The reason I am telling you this is to make you aware that it is not “love” that is missing from my attitude towards gay people. I have worked with them… I respect and love them like anyone else. I don’t discriminate when it comes to love.
Yes, Christ did spend time among prostitutes but he told them to “go and sin no more”. He loved them as children of God but he did not love nor approve of the sin.
I get what you’re saying about how difficult it must be to be gay. It is sad … very sad… when people take their own lives because of it. I would be devastated if my daughters friend took his own life. But I don’t know how to reconcile that love with what the gay community expect of our church.
What are you implying? That the church should extend callings to individuals who are openly practicing their gay lifestyle? I don’t get it… how would that work? Wouldn’t God have to approve it himself? The principles of chastity apply to all people I suppose so even a heterosexual who is living a promiscuous life cannot hold a calling in the church and you know that you have to be living in accordance with those laws and principles to be able to enter the temple. I don’t get what you are saying? No matter how much we LOVE them… .it won’t change the fact that they would not be able to hold a calling, nor go to the temple… nor get married etc. So what does ‘love’ have to do with it?
I am all for loving each other - all mankind needs to show more love towards itself but God will have to be the one to change the churches position on gay membership in the church.
There are many things I don’t understand about God. Why He allows a spirit to be born in the wrong body, why do children get raped, why do good people suffer unimaginable things etc. etc. I don’t believe that all gay people have a choice in the matter of how they feel or who they feel attracted to. I think it is grossly unfair. But I don’t ever suppose to question God about how he runs His church. If there is ever a ‘revelation’ to do with homosexuals I don’t think it will ever be to let them into the church as full fledged members but if it is then it is God’s perogative… not mine or yours or anyone elses.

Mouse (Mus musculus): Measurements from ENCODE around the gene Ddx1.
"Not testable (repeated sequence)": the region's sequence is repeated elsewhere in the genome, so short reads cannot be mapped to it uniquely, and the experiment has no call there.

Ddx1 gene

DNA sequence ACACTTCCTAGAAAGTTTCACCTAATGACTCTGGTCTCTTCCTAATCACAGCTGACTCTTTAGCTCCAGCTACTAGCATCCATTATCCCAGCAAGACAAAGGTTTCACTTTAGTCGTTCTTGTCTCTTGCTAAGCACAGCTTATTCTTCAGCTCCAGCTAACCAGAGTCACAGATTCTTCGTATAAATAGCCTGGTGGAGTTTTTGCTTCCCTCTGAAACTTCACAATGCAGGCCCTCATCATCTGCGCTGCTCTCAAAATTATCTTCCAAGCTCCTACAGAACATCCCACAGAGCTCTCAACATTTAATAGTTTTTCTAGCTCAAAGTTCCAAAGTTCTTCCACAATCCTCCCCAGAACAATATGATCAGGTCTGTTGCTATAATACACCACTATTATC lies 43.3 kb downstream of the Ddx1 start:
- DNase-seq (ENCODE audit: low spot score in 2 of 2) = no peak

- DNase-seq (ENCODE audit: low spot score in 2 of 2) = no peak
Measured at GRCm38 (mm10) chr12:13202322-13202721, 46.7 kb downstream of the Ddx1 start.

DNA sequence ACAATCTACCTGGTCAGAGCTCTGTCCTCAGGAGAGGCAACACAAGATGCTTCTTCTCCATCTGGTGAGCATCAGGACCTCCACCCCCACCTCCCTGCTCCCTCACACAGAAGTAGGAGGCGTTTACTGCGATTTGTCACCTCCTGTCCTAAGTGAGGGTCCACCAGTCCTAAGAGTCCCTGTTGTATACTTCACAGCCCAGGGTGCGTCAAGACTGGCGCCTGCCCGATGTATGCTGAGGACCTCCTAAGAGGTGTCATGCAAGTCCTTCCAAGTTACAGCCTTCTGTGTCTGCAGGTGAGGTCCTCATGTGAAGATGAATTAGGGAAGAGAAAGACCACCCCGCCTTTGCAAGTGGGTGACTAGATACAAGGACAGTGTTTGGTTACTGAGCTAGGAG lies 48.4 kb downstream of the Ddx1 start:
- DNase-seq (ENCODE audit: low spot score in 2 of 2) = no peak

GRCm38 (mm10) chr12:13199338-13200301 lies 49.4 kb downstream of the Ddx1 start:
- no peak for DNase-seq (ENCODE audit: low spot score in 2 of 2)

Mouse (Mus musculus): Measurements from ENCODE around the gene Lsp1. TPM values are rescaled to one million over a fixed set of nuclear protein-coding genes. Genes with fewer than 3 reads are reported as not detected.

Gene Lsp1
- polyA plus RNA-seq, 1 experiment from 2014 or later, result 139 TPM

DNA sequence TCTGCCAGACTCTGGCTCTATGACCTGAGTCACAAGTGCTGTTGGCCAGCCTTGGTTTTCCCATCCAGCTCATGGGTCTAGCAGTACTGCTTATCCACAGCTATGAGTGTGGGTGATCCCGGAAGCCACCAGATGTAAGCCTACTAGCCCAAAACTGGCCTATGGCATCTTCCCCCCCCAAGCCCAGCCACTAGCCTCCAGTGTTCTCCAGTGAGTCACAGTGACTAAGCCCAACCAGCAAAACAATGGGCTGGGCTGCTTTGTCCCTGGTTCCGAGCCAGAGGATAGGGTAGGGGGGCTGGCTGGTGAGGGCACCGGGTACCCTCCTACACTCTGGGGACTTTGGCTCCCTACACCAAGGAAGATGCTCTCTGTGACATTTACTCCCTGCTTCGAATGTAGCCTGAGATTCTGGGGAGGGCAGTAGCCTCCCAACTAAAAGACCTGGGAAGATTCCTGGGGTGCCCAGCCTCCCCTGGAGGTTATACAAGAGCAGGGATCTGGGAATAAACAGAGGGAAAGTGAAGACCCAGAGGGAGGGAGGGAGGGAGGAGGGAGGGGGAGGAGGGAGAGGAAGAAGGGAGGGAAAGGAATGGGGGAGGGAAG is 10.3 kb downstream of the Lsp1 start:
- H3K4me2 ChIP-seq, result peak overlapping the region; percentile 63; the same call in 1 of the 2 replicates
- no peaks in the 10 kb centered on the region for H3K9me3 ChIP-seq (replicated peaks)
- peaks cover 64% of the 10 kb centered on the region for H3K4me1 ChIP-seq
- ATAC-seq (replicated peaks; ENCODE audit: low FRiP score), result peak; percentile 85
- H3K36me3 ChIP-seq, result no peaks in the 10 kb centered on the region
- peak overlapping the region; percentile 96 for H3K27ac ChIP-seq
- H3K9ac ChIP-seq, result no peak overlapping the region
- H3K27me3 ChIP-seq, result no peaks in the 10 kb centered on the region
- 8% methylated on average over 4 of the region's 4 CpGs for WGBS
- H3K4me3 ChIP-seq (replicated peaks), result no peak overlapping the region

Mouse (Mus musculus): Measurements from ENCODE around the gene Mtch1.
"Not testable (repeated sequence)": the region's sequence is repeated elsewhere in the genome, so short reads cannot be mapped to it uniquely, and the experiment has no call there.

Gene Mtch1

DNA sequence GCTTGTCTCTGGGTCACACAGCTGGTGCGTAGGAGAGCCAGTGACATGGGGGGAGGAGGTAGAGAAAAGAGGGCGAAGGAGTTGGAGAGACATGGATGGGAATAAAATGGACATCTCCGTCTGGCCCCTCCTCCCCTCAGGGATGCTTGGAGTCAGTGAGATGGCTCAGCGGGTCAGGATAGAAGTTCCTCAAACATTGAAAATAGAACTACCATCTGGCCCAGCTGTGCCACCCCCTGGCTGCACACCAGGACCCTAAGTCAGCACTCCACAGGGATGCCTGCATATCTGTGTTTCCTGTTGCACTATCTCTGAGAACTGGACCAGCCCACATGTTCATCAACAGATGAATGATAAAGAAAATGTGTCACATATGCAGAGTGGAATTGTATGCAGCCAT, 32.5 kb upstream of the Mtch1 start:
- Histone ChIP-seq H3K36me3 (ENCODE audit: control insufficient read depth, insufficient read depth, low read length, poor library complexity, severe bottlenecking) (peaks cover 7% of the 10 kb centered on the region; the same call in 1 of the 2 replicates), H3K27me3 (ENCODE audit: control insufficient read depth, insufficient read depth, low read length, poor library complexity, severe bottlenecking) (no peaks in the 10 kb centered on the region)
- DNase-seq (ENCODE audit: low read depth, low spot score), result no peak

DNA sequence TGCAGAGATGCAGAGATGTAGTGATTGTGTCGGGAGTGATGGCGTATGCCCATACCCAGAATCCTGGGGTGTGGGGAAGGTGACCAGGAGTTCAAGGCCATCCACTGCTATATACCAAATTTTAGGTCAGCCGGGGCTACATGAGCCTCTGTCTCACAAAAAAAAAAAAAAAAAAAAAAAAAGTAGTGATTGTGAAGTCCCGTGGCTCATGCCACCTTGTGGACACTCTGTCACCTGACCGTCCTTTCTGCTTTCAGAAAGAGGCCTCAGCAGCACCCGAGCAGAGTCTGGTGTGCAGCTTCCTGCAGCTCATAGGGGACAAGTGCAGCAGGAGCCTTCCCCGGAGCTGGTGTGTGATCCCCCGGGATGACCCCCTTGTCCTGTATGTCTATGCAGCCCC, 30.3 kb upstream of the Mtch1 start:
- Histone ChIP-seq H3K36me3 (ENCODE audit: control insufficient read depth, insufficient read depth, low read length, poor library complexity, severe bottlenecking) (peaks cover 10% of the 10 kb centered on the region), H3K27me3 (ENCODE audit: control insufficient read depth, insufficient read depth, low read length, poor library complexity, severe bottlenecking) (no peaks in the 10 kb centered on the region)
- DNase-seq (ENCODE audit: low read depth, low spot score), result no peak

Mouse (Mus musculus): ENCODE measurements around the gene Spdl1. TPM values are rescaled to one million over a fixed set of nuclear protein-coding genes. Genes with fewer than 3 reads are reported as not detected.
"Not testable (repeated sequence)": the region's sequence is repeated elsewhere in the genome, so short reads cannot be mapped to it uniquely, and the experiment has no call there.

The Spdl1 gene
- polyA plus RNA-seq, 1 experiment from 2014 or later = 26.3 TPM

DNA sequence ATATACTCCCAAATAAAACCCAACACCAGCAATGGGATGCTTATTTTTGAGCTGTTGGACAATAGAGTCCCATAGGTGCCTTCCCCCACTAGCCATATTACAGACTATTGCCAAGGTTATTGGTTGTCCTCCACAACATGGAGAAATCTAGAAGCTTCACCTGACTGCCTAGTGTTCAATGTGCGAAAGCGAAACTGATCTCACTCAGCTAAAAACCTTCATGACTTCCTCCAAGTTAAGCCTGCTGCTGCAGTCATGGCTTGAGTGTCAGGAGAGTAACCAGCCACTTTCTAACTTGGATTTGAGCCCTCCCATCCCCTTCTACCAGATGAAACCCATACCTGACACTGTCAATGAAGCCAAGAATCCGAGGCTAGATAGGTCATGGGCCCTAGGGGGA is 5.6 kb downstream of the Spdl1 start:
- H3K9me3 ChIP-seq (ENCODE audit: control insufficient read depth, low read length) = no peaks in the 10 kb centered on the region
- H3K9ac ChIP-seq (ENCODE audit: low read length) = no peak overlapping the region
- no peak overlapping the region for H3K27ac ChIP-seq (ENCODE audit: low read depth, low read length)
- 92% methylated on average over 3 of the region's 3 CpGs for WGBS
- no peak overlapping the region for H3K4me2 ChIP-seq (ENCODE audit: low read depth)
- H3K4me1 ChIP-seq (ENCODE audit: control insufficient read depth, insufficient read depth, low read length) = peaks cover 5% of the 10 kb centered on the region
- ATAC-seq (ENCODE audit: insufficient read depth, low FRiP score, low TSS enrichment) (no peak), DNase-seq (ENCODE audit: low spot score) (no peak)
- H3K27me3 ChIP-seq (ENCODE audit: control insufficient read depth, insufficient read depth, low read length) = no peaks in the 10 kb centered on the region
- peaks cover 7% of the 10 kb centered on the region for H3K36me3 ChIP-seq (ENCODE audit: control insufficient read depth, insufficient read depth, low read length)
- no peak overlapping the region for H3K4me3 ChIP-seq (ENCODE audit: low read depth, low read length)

so, we agree on love and I practice what I preach. I guess that’s why my daughter respects my opinion so much. She sees I am not a hypocrite. I just try to live the gospel according to the best of my understanding.

As I understand the Youngs are pro gay marriage.

Thanks for sharing the story! Too many of us don’t practice what we preach. Showing compassion and support and understanding of what a youth is dealing with is a far cry from advocating sin. Good for Steve Young and others who can be there for youth trying to navigate their way in life.

Youth? How about adults! Did you eat that drivel from the actresses at the marches last week. The vagina outfits! Disgusting! This is what happens when we try to appease sin.

I’m just supporting the Church’s position on the issue. You are entitled to your opinion.